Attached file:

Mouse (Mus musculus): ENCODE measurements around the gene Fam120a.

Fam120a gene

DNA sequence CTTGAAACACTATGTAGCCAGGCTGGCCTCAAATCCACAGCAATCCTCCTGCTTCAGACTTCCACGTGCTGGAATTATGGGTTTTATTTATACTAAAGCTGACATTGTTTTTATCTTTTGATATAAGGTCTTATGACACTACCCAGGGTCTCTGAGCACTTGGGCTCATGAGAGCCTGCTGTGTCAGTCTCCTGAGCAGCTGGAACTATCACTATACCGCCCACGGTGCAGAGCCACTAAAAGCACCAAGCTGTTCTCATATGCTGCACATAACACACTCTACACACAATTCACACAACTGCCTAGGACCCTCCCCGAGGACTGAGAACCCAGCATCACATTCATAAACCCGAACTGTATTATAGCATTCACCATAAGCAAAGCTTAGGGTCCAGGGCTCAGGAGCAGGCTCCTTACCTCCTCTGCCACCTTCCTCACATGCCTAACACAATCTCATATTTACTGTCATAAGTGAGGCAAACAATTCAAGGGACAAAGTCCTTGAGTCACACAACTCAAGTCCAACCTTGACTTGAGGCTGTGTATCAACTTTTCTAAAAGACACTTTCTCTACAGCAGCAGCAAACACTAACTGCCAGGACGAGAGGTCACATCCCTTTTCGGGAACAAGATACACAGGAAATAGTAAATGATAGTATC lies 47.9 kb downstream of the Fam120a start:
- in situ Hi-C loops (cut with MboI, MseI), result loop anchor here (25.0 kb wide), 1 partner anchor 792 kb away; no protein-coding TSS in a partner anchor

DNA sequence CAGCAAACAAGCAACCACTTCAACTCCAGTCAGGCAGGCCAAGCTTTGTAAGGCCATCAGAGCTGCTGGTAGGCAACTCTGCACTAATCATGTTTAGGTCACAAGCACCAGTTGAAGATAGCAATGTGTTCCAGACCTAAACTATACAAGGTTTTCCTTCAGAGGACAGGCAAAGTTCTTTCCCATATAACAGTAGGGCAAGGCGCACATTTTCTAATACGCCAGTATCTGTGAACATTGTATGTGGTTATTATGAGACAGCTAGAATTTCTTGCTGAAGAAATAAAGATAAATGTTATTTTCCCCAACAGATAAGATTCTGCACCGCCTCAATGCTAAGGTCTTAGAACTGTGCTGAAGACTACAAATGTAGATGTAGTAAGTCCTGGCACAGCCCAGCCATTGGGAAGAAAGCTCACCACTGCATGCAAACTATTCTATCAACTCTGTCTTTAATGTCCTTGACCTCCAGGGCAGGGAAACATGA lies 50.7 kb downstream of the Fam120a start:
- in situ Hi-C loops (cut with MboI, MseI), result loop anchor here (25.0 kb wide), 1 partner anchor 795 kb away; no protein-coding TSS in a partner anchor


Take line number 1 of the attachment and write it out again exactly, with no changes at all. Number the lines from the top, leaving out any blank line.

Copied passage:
Mouse (Mus musculus): ENCODE measurements around the gene Fam120a.